candidates, particularly those at the state and local level, who lack
digital savvy and can't afford to hire experts.
think there is a strong opposition to Trump and also an awareness,"
Ketterling said of others in the Bay Area. "Like, 'Wow, we've really
been sleeping on the job here, and we need to get more involved.'"
is now part of a team assisting Bob Doyel, a Democrat who's running to
represent a north-central Florida district of about 150,000 people (and
"fields that may have cattle in them," as he put it) in the state's
legislature. Doyel himself admits his generation doesn't know "a lot
about tech," and he choked up during an interview acknowledging the
unexpected support showered on him by Tech for Campaigns and Ketterling,
whom he's never met in person.
more resources have come in," he said, "we have gotten more digital."
Democrats' infusion of tech cash and support originated outside party
headquarters. Fearing they had lost ground to Republicans after Trump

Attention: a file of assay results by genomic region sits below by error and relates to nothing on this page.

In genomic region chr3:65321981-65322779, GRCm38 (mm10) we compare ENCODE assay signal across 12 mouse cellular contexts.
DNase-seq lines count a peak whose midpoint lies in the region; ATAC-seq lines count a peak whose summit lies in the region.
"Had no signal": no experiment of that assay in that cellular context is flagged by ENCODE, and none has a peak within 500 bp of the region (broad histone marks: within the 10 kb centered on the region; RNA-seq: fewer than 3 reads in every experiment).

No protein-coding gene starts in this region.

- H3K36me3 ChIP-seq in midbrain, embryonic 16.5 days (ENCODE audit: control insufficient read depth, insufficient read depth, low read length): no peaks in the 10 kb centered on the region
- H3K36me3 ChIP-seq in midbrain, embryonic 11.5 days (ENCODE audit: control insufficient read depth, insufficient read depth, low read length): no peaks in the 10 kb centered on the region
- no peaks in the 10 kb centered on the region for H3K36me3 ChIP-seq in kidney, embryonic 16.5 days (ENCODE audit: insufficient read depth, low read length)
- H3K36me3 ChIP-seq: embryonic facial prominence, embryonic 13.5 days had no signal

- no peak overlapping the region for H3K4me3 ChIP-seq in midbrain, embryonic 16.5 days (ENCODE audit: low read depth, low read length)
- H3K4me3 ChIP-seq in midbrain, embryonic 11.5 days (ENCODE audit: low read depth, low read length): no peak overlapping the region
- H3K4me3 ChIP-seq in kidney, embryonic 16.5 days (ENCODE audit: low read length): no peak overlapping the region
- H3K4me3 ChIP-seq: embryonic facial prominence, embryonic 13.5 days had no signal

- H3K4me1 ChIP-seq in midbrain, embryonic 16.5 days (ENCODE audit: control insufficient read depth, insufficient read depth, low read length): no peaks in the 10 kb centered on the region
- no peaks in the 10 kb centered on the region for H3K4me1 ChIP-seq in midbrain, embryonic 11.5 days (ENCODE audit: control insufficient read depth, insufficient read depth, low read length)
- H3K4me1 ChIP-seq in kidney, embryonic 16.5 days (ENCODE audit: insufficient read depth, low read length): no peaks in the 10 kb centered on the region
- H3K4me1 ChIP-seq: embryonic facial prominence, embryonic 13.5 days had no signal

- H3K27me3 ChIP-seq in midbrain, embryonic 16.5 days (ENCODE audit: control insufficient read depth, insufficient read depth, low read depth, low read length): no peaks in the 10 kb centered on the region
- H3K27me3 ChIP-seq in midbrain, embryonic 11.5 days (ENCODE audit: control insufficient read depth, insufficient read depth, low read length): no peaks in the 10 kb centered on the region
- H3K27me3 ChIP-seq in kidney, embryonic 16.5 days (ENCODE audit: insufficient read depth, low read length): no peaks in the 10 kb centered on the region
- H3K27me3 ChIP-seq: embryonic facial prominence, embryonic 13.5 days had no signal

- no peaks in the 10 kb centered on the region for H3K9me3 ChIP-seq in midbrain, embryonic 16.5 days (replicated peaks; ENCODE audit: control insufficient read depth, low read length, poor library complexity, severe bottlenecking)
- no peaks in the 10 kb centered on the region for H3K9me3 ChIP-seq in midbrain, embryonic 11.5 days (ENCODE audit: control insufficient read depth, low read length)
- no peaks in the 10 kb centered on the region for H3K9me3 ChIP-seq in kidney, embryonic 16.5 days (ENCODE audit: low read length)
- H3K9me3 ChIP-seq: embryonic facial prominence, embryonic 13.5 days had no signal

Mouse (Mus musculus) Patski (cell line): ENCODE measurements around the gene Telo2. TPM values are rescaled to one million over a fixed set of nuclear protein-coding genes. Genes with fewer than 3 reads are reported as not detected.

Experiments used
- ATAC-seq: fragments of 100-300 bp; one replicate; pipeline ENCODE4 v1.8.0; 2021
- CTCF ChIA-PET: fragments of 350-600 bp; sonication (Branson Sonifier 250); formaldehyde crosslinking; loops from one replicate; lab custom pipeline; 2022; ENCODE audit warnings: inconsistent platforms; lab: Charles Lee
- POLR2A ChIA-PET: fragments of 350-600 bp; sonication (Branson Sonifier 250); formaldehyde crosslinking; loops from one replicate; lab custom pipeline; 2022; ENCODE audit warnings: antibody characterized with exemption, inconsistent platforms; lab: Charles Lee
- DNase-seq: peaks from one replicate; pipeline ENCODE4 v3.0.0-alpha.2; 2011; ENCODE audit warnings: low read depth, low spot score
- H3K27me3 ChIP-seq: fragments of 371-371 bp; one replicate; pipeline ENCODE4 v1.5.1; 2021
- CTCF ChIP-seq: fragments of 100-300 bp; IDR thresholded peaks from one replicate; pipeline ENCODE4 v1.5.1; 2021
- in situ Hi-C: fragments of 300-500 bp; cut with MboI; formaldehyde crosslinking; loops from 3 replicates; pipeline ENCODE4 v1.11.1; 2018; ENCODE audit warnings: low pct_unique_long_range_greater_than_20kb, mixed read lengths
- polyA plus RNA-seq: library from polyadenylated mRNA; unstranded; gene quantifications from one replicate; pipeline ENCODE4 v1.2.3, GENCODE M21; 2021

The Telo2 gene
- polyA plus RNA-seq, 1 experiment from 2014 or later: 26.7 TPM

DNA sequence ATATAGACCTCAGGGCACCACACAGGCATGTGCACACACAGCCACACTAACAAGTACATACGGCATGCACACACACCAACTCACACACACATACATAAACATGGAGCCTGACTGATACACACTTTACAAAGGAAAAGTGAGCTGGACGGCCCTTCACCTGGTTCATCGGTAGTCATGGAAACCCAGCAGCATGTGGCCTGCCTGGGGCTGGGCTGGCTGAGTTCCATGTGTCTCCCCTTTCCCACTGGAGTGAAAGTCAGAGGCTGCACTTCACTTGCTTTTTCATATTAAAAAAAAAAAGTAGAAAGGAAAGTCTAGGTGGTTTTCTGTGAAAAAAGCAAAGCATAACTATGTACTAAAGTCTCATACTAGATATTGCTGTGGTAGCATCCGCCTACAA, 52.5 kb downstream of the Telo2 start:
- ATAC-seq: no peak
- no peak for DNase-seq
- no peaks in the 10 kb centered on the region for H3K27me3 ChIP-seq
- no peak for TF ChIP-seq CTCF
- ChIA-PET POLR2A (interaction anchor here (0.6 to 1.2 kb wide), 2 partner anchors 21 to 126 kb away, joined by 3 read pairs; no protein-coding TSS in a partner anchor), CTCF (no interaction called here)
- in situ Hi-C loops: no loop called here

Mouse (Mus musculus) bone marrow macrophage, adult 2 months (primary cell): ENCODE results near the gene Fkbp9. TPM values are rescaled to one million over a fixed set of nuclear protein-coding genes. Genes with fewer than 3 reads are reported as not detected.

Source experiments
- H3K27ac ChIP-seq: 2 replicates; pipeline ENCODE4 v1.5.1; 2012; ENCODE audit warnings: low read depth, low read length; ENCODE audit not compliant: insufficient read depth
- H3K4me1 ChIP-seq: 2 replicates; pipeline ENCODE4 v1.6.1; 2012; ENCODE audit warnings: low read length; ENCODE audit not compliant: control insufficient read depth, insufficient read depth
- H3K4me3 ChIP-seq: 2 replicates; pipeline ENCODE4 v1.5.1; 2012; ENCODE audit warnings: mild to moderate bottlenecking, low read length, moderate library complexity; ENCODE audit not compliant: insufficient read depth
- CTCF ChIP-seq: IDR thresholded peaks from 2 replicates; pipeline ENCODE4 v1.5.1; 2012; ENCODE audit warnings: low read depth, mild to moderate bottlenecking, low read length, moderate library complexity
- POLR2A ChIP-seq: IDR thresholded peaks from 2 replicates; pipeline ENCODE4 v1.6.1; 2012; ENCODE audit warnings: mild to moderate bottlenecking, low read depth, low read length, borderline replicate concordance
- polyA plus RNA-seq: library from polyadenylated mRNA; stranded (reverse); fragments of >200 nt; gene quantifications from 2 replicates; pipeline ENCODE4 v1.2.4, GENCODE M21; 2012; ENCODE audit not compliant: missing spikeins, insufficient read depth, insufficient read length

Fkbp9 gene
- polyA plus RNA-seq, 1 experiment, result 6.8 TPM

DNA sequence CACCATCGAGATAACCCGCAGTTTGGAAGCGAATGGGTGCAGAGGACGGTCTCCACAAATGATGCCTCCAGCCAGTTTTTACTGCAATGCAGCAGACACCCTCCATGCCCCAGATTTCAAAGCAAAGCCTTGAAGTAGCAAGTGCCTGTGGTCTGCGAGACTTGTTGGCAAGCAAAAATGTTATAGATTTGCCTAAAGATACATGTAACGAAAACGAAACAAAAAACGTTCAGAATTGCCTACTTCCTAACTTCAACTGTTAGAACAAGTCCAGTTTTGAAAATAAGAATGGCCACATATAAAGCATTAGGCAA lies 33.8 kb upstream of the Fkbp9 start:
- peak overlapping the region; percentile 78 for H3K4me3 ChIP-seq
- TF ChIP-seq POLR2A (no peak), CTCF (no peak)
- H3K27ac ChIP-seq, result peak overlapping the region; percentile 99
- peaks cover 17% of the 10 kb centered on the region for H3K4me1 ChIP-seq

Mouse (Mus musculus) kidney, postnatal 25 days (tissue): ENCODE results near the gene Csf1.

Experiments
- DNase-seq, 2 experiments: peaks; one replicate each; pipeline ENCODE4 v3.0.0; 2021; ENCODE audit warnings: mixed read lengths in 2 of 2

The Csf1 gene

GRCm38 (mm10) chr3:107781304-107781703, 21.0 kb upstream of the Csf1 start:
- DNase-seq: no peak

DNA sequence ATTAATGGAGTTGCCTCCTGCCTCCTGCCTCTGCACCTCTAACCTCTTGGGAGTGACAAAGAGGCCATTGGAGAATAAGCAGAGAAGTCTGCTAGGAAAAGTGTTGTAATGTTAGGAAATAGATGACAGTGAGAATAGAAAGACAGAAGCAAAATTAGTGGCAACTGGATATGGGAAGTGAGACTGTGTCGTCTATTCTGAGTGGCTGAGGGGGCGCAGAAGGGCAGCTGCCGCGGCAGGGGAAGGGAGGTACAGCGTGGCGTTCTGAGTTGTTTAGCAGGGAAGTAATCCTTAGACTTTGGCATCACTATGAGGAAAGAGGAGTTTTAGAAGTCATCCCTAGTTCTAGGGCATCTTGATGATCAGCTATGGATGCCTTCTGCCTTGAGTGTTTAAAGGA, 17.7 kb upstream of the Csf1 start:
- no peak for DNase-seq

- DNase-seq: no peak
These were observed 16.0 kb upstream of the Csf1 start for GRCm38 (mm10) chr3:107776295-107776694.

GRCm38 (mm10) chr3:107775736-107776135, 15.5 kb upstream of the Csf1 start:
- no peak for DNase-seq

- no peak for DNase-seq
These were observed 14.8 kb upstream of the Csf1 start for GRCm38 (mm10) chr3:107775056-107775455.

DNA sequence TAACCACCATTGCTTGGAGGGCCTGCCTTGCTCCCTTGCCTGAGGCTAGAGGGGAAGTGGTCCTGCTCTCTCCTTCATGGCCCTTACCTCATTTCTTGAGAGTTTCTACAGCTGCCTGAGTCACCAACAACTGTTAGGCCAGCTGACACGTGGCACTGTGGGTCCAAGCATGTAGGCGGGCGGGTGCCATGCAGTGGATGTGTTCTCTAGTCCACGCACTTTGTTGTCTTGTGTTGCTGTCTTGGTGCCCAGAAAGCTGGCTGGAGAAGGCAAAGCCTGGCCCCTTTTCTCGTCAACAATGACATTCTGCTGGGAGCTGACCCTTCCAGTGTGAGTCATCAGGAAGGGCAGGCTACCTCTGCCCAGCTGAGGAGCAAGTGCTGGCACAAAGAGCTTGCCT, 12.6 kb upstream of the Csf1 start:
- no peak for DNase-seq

prevailed in 2016, Democrats entered the 2018 cycle and realized they
had to allow people to "put their smarts to work," said Caitlin
Mitchell, the chief mobilization officer at the Democratic National
Committee. The DNC also hired Raffi Krikorian, a former leading engineer
at Twitter and Uber, as their chief technology officer last year.
seek not only to remake the political compositions of state and federal
legislatures but to amass critical data about the apps and techniques
that might work best for the presidential race. Ahead of 2020, groups
like Higher Ground Labs plan to raise an additional $6 million entering
the presidential race, its founders said.
two years from now will be drastically different from how it is today,"
said Hoover, the former Obama campaign official who founded Higher
Ground. "I hope we never again get to the place where we're like,
'Great, we have this beat, let's move on.'"